Monday, March 21, 2011

Funding, Fund-raising, and the Business of Charity

First a quick Cisplantin implant update

Today's photo unfortunately reflects a negative report.   The red dot on the lower left is both the site of one of the implant incisions and a bit of the underlying tumor beginning to peek through the skin.  The photo was taken a week ago.  The spot is larger now, roughly the size of a dime.  The charming Dr. Fazio checked her two weeks ago on Spring Shots Phase I Day and pronounced her possibly slightly less tumoric than previously and we were both content that the growth appeared static.  But the difference, if any at the "static" level was minimal, and the obvious lesion that's apparent in the earlier photos had not been reduced.  Today, on Spring Shots Phase II and Other Veterinary Exercises Day, it was apparent that one of the internal lesions has externalized.  In other words, she has another pop-out.  This is not good news.  The summary at this point of the treatment program is that it was ineffective.  Since this is only one case, there's no real conclusion to be drawn.  But for this case, implanting cisplatin beads without removing the (inoperable) tumors has no notable effect.  

On to the Subject of Money

$200 per month will support
my craving for more gray tree frogs.

 like this frog.  He's a polite visitor to my deck railing.  He's handsome, quiet, and kind.  I could easily have a whole flock (flock?) of them if I could build a massive terrarium with trees, dirt, flat-screen TV... all the cool stuff gray tree frogs love.  In fact, I could probably coax one or two of these cuties to breed, and I could sell the kids for money to dump back into the project.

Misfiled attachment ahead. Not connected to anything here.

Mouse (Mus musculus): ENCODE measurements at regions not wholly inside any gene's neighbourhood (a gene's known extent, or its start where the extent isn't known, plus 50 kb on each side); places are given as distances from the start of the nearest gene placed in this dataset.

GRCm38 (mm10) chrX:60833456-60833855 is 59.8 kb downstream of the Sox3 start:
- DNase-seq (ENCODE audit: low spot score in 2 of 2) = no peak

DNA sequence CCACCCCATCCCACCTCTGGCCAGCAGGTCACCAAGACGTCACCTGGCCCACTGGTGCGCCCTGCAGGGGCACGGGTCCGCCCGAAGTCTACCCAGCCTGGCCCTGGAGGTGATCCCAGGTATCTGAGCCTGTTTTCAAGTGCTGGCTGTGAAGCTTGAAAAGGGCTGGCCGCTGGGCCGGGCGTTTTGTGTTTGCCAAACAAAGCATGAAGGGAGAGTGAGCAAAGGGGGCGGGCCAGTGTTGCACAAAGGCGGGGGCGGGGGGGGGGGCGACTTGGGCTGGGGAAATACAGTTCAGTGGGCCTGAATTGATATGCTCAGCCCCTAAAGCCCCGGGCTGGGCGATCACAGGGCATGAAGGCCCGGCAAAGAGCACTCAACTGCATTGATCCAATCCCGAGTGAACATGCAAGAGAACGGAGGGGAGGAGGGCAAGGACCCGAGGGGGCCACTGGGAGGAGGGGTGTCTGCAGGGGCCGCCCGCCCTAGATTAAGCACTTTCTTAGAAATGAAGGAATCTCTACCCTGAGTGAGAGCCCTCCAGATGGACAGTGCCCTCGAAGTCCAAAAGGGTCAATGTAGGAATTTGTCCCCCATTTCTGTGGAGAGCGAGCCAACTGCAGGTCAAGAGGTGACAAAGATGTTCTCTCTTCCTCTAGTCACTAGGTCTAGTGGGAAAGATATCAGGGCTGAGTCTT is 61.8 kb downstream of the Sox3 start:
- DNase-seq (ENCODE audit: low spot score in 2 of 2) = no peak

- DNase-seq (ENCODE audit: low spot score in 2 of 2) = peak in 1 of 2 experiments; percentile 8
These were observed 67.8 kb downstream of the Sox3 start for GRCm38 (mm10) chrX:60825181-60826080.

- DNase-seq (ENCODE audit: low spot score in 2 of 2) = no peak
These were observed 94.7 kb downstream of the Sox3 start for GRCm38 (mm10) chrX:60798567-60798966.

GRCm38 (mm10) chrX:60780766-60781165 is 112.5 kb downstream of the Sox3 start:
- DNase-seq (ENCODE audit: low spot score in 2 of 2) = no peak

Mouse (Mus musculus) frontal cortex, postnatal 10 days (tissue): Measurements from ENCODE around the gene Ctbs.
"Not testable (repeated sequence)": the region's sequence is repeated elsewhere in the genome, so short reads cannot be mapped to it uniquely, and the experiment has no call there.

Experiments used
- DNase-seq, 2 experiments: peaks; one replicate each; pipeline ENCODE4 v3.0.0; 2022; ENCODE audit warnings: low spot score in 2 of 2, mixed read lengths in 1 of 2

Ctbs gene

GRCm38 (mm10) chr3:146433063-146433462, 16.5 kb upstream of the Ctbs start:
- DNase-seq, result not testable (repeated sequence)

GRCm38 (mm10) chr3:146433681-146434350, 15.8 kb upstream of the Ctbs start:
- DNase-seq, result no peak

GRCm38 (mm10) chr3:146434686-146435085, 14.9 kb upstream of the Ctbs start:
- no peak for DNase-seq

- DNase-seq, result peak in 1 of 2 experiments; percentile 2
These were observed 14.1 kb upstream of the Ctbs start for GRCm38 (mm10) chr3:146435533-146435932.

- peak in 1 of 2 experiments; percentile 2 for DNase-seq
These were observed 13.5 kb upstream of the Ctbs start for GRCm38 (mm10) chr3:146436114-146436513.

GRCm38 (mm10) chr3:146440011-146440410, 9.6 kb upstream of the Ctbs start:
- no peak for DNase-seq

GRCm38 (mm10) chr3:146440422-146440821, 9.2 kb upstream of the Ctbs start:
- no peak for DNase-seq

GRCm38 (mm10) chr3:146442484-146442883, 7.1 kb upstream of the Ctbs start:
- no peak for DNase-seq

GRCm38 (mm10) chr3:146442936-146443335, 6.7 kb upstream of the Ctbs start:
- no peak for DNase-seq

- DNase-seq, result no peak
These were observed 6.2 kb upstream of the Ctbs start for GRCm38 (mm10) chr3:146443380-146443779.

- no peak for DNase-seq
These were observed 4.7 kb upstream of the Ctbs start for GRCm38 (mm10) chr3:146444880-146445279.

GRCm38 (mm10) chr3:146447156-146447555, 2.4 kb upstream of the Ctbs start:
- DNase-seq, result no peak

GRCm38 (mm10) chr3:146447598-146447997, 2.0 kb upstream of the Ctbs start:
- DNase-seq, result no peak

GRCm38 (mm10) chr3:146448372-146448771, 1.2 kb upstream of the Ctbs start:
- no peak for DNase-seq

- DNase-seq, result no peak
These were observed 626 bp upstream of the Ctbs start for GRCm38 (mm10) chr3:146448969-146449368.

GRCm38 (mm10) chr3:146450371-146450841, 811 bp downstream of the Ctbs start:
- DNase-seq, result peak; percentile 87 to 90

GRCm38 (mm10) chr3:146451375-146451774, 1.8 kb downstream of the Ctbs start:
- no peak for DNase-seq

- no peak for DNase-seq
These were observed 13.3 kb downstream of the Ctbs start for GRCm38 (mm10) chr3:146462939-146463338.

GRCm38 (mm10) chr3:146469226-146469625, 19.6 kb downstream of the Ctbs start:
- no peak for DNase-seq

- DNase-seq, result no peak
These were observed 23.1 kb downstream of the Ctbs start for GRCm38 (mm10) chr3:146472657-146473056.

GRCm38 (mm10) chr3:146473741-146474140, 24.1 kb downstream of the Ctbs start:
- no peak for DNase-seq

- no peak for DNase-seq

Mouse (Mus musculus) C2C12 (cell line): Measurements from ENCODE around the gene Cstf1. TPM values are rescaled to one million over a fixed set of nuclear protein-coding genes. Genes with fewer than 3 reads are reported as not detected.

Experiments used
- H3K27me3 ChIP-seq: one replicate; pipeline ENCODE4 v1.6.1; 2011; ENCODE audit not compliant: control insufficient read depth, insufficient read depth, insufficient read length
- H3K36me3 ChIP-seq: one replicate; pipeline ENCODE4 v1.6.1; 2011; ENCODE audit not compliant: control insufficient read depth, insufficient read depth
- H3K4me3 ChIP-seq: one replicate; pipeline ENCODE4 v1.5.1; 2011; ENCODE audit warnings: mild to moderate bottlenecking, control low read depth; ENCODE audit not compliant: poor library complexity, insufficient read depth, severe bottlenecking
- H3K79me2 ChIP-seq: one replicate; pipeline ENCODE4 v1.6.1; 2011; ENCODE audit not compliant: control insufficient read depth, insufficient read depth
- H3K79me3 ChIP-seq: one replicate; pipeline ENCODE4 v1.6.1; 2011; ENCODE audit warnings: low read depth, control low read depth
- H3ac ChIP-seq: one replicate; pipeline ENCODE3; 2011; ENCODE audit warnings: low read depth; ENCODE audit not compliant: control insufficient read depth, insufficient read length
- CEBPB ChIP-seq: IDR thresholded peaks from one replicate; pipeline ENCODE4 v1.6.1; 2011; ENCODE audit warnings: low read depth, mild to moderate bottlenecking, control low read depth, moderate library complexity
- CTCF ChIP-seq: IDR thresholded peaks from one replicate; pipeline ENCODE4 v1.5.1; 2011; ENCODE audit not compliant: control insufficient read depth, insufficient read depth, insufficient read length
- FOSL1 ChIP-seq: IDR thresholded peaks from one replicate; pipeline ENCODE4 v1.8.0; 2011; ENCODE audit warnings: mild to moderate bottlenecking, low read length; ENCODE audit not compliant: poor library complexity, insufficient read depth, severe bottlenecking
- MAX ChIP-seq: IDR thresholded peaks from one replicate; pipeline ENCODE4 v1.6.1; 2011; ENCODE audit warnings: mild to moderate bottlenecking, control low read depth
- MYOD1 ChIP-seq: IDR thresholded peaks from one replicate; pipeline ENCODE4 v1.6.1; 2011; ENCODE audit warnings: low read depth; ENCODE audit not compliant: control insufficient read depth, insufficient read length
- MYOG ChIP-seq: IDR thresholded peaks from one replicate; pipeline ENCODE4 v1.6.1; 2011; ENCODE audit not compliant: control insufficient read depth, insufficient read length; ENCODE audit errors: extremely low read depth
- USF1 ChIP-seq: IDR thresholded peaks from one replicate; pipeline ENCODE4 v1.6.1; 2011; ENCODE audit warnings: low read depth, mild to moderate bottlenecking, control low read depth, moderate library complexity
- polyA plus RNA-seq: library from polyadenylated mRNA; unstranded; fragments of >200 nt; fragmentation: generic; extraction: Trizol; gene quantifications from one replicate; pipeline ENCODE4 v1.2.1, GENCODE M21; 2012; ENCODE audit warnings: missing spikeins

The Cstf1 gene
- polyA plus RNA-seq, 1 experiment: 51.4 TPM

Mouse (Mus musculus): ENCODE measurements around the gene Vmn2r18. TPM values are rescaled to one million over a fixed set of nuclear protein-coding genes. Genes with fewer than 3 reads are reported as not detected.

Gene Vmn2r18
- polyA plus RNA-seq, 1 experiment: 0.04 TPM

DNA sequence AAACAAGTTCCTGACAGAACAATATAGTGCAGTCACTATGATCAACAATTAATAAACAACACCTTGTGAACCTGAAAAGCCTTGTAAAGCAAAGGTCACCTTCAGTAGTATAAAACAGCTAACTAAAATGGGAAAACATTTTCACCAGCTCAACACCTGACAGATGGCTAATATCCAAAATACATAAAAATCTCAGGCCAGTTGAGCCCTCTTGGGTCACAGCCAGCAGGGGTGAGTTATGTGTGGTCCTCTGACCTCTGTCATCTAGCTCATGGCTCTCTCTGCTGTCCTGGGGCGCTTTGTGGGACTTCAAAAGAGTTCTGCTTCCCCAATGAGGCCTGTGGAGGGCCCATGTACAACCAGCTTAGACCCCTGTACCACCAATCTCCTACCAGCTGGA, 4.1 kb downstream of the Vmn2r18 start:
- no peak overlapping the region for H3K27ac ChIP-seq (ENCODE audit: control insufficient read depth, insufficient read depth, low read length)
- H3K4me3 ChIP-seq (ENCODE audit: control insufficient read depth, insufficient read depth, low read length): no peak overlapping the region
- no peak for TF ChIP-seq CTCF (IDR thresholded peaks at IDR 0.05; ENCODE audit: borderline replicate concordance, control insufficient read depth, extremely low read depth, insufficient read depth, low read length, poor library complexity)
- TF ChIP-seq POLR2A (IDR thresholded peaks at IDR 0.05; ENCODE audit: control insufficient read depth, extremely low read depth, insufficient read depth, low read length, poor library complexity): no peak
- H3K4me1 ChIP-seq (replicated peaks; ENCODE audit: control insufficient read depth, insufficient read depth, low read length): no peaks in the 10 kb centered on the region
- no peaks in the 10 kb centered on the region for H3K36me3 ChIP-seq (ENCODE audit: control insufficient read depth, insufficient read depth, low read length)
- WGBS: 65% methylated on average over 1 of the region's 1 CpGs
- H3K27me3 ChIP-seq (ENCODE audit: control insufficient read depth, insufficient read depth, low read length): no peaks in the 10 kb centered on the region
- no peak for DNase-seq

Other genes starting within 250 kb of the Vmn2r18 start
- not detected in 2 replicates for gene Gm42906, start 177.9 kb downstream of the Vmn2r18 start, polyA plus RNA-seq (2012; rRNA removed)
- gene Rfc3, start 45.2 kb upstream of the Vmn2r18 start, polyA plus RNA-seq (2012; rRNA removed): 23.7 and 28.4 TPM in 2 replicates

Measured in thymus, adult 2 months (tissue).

So, what's to stop me from asking my friends, family, and other people who would soon hate my guts to give me money for this project?  

Simple answer:  Nothing

Anyone who wants to risk destroying relationships can ask anyone for money.  There is no law forbidding it.  Never has been.  Loans and gifts among friends and family are common.  Not always a good idea, but certainly common practice.  Making that call to Aunt Louise to ask for that last thousand you need to pay Little Maryjane's private school tuition for this year may be embarrassing, but it's something that happens every day.  That is fund-raising in its most elemental incarnation.

A step up from cadging cash from kith and kin is the art of arranging funding for a cash-producing business.   This, too, is fund-raising, but on a much higher level with fewer contributors (not "donors") involved, and the end result a cash flow that is positive for the person raising the funds and for the  check-writers doing the funding.  This is the category that includes investment bankers, "Angels" who step in and save the shirts of folks whose business ideas they believe in, and even includes silent partners and others who have a nominal involvement in the birthing of a business venture.  Venture Capital is the name of the game.  In fact, should you be so inclined, there is a new bevy of websites where entrepreneurs with The Next Big Idea can be connected with Angels willing to throw money at them to fund the projects. Though mixing with the wrong Angels can result in death and other problems, the money can basically be used for whatever purpose the venturer chooses.

Logo of the Society for the Prevention
of Garden Zebra Harassment

 Charity is the next level on the pyramid. The previously-named income streams are in no way to be confused with charity donations.  A charity is an organization that, while it may pay its director or CFO a salary, uses the majority of the funds raised for the purposes outlined in the Charter, Business Plan, and Mission Statement that were developed and in some parts submitted to the IRS for approval so that the organization can be held above the tax law and every penny that comes in can be directed at the target, whatever that might be.